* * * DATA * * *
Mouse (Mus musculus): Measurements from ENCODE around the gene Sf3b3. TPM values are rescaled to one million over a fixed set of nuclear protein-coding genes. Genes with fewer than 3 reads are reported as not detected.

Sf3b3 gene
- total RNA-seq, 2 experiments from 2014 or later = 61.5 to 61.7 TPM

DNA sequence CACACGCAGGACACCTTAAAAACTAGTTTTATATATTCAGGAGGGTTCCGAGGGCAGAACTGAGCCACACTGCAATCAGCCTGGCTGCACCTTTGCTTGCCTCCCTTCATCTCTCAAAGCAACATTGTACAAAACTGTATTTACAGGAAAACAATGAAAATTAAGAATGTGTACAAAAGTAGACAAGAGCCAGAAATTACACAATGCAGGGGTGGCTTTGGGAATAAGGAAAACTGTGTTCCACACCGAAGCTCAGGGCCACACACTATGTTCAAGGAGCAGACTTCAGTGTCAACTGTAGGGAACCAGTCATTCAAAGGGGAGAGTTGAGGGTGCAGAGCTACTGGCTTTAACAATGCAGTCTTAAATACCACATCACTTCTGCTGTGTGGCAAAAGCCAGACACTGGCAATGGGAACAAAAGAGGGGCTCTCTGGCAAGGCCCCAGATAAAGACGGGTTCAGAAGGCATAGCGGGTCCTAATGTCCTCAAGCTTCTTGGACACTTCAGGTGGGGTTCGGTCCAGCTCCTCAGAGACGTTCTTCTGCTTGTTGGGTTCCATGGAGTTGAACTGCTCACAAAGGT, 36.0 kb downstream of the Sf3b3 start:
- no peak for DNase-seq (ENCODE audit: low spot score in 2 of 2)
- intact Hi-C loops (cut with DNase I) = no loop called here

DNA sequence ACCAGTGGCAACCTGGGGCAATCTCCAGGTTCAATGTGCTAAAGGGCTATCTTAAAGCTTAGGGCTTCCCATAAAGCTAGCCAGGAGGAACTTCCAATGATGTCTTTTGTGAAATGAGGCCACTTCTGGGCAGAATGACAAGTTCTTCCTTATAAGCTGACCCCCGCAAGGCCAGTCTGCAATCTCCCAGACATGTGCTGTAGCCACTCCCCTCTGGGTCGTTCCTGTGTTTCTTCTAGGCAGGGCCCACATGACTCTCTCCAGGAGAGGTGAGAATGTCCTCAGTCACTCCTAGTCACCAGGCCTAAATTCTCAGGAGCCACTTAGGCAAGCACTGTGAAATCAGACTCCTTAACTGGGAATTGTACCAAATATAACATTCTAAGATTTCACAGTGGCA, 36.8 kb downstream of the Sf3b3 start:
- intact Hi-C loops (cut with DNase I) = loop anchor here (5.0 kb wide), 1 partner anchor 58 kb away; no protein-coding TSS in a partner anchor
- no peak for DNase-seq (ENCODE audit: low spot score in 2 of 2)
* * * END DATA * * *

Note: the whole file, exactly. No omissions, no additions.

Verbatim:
Mouse (Mus musculus): Measurements from ENCODE around the gene Sf3b3. TPM values are rescaled to one million over a fixed set of nuclear protein-coding genes. Genes with fewer than 3 reads are reported as not detected.

Sf3b3 gene
- total RNA-seq, 2 experiments from 2014 or later = 61.5 to 61.7 TPM

DNA sequence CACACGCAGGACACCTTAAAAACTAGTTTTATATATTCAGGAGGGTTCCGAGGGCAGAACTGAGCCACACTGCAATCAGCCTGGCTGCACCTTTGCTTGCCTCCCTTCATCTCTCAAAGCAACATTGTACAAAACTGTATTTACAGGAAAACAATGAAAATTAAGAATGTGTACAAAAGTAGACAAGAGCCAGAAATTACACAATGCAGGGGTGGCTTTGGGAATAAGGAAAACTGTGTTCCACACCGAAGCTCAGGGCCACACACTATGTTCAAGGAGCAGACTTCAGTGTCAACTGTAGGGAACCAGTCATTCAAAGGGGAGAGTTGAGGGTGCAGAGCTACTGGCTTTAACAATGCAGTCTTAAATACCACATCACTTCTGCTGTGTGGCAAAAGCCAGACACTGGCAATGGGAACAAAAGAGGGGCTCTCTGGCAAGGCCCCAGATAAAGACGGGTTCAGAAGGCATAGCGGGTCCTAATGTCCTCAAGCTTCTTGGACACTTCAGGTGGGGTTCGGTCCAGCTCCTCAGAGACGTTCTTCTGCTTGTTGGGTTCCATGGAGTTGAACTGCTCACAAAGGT, 36.0 kb downstream of the Sf3b3 start:
- no peak for DNase-seq (ENCODE audit: low spot score in 2 of 2)
- intact Hi-C loops (cut with DNase I) = no loop called here

DNA sequence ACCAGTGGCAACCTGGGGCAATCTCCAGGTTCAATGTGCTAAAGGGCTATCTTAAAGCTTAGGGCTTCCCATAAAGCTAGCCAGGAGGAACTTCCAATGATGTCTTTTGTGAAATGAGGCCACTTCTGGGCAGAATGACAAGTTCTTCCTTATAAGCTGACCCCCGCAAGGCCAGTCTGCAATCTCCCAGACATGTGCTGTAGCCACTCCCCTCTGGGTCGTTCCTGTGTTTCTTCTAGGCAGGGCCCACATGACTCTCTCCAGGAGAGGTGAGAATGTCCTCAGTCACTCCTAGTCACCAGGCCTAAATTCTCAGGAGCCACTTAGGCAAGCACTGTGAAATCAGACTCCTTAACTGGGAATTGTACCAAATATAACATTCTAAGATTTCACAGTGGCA, 36.8 kb downstream of the Sf3b3 start:
- intact Hi-C loops (cut with DNase I) = loop anchor here (5.0 kb wide), 1 partner anchor 58 kb away; no protein-coding TSS in a partner anchor
- no peak for DNase-seq (ENCODE audit: low spot score in 2 of 2)